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  16. Benjamin Edge

    Benjamin Edge Forum Resident

    Location:
    Milwaukie, OR, US
    Then again, how much longer will Me-TV and Decades and other related retro-TV stations keep the vintage 1980s videotaped prints of such series as Happy Days and Family Ties?

    ~Ben
     
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  17. Vidiot

    Vidiot Now in 4K HDR!

    Location:
    Hollywood, USA
    I did the remastering on about 60 or 70 episodes of Happy Days, and those were all shot on film and look spectacular. You could take a show like this to HD or 4K and it would still hold up very well. Unfortunately, Family Ties was shot on standard-def NTSC MII videotape, so it's doomed to look crappy forever and ever.
     
  18. O Don Piano

    O Don Piano Forum Resident

    I still have a 27 inch Sony CRT in my bedroom. All reruns look just fine on it! Especially 80s shows shot on videotape, like Family Ties and so on. When I'm in my living room, it's almost unwatchable from a quality standpoint.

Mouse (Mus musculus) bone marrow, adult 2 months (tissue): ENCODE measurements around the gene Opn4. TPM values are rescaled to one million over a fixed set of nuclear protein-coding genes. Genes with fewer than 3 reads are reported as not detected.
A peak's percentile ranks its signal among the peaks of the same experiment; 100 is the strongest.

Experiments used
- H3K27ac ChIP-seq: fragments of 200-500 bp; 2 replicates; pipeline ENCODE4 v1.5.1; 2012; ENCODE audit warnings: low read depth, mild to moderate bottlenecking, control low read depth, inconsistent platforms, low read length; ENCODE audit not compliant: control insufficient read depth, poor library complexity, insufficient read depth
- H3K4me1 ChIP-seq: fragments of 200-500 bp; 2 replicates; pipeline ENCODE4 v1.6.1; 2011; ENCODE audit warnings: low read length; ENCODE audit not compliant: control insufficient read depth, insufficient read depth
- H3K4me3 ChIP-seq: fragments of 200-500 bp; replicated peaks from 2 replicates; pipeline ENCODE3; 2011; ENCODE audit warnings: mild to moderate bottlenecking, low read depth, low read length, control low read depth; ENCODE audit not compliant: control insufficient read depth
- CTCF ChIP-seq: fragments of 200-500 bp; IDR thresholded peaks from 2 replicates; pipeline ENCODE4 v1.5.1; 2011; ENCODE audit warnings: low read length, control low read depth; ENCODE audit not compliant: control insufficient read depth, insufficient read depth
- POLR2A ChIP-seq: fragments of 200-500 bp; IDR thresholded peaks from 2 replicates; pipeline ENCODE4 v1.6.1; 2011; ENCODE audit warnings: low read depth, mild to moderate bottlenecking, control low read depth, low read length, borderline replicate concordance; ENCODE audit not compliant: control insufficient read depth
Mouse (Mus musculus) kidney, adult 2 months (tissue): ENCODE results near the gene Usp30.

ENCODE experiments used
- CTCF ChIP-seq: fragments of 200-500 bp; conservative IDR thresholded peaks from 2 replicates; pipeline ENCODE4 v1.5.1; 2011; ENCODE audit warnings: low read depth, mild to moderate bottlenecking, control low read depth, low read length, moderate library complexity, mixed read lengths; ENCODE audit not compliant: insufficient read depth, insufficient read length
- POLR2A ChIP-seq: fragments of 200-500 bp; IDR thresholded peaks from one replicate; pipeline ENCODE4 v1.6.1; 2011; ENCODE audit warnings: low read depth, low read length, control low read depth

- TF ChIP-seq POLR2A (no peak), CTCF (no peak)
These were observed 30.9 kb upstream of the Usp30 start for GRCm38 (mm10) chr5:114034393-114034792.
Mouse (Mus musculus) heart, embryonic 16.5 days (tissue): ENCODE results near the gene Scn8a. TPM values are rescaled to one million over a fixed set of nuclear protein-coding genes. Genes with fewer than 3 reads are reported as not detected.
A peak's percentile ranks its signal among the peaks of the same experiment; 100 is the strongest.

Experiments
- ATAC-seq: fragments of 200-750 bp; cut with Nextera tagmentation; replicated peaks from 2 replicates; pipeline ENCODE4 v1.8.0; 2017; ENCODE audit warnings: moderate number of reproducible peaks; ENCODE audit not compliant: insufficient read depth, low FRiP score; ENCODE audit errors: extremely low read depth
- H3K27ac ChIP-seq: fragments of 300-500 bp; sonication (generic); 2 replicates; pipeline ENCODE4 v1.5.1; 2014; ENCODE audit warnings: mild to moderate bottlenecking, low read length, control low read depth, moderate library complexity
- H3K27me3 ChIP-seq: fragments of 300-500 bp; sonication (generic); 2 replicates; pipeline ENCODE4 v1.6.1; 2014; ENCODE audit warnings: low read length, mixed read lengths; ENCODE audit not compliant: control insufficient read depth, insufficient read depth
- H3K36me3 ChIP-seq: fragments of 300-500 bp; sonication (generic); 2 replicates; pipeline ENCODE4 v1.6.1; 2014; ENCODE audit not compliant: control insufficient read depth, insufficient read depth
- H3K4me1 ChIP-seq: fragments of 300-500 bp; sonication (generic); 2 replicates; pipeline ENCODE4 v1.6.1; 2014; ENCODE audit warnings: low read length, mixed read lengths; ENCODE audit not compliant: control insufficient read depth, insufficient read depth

19. bmasters9

    bmasters9 Member

    Location:
    Fountain Inn, SC
    And the same could be said, I think, of Five-O (original-recipe 1968-80), Mannix, Perry Mason, et al.
     
  20. MikaelaArsenault

    MikaelaArsenault Forum Resident

    Location:
    New Hampshire
    What does MeTV use for Happy Days? I watched an episode yesterday with my mom and it looked like the original vintage videotapes prints.
     
  21. Vidiot

    Vidiot Now in 4K HDR!

    Location:
    Hollywood, USA
    Yeah, there's tons and tons of episodic dramas that shot on film for decades. Universal did most of their library, as did Disney, Sony, and Warner Bros./MGM, but Paramount has kind of dragged their corporate feet. I did the mastering on Hawaii 5-0 for the 1979-1980 season, one of the first network shows I ever did. The producer told me he was floored by the sudden improvement in picture quality from the mundane CBS network "film chain" look. We also did the audio from mag tracks, so suddenly viewers heard about 5kHz more high frequency response, and that was a huge improvement as well.